When I was quite little, I developed problems with my eyesight, and by the age of three I was already wearing spectacles. However, the problem got worse, and my mother was told that I needed regular treatment. Since my family was not well-to-do, my mother took me to a building where it was possible to get medical services without charge, since in those days there was no national insurance to cover the cost. In order to point out to the patients the graciousness of those wealthy, generous people who helped to provide this valuable service, the patients were required to wait in line on the street for several hours. If you came late, you might not get treated, so people began the queue long before the building opened. I did not mind the treatment at all. I had to sit behind a machine and look through binoculars, and there I would see a soldier, just like the one who stood outside Buckingham Palace and guarded King George from harm. And by moving levers it was my duty to put the soldier in the sentry-box, next to which he was standing. Now I knew that the real soldier who stood outside Buckingham Palace in his smashing uniform did not move a single muscle, unless the safety of the King was at issue. Even if a man fell down in a fit in front of him would he not move, because it was his sole duty to protect his Britannic Majesty, and not to mitigate the effects of his loyal subjects' epilepsy. And here was I, able to move the soldier as much as I wanted until I positioned him safely in his sentry-box! Sometimes for a change they would show me a mouse, which I had to position in a trap, but I felt sorry for the mouse, and generally asked to see the soldier, and the technician would smile and accede to my request.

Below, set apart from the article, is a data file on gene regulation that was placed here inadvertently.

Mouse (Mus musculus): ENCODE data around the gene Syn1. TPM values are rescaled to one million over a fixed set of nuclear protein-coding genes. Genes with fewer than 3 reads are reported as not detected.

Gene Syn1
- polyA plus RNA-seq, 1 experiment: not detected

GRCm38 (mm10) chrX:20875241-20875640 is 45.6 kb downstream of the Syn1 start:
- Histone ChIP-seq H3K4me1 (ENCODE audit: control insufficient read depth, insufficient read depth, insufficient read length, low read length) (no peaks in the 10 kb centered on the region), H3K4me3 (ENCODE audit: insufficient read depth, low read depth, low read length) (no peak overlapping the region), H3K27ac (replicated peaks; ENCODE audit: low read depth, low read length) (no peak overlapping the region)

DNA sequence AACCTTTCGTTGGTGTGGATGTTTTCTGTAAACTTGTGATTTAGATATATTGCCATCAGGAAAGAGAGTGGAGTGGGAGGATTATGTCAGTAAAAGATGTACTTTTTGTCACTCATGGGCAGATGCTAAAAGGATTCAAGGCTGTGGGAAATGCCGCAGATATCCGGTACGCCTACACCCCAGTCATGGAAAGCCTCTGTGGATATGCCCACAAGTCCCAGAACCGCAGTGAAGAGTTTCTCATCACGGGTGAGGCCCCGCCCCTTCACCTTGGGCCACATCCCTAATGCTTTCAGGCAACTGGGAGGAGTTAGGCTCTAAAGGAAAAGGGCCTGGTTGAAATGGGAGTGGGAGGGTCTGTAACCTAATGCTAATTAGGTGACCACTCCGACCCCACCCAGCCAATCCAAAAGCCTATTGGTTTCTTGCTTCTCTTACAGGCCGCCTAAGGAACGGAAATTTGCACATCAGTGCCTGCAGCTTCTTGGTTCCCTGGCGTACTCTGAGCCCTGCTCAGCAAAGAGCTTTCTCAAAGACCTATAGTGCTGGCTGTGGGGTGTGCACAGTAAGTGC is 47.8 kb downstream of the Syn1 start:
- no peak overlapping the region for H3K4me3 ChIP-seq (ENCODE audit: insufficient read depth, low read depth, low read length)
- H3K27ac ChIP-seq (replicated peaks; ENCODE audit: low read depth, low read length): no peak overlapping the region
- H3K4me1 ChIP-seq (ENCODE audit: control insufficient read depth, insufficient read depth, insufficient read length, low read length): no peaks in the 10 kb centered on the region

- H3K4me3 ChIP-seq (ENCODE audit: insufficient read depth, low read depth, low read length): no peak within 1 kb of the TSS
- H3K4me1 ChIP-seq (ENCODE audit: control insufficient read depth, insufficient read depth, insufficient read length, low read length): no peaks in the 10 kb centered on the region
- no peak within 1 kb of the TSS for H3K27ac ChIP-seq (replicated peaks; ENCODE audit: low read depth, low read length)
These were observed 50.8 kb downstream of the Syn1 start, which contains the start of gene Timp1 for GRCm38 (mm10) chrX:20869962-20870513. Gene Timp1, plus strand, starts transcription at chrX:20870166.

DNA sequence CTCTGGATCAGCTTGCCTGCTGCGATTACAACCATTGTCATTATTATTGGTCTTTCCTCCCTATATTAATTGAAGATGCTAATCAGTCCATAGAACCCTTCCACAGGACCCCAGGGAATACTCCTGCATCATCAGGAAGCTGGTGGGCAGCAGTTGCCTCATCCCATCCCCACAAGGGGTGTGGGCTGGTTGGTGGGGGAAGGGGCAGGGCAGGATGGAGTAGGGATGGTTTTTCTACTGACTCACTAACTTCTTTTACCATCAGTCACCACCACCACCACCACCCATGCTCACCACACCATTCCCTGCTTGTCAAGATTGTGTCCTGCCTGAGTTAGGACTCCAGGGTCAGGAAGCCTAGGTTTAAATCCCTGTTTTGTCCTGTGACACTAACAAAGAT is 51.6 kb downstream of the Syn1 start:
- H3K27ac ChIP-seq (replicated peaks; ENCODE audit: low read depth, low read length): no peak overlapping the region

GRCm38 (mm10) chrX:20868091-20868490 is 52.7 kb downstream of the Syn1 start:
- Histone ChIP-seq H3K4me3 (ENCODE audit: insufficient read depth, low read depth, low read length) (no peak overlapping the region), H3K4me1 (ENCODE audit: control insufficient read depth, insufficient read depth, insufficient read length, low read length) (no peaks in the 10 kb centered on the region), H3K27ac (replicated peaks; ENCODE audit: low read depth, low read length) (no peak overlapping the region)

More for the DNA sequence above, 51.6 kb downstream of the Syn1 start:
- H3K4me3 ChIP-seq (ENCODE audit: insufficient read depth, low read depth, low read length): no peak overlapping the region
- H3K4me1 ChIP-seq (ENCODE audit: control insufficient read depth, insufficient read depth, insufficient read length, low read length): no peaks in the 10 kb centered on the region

While we were waiting in line, before I got to see the soldier, I saw ladies walking up and down carrying large handbags. I wondered why they were so scantily dressed, even in November when the cold, grey, London fogs came rolling down on the city. If a man passed by they would boldly stop him, and speak to him, and sometimes he would walk on, and sometimes he would walk in the same direction as the lady who had spoken to him. From time to time people in the line would make remarks which I did not understand, in their cockney accents, and the people who heard them would roar with laughter. One day I said to my mother as we waited in line: "Why do these ladies walk up and down all the time? And why do they stop men and talk to them?" My mother answered: "They are taking a walk to get exercise, and sometimes they see someone whom they know." I was not truly satisfied, but my mother did not seem disposed to discuss the subject, and so I kept quiet.

Many, many years later I went to see an oculist for a routine examination. Of course, I did not have to wait in line outside the building. He examined my eyes and said: "Your eyes are perfectly healthy and you have excellent corrected vision. But I can tell you one thing. You must have had very good eye treatment when you were a child." He went on to explain to me that if I had not been treated I would by now be a borgne. And here I must resort to the precise, melodious French language, because the English language lacks a word for a person who may indeed have two eyes, but can only see through one. I said to the oculist: "That was on account of a mother's love, because she took me, week in and week out, to a street, which, under normal circumstances, she would never even have thought about visiting."

Our sages, of blessed memory, have a comment about what those old rabbis, as well as my own mother, did. They said in such instances: Ha'ahaba mekalkelet shura – "Love abolishes the line."


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Alan D. Corré
corre@uwm.edu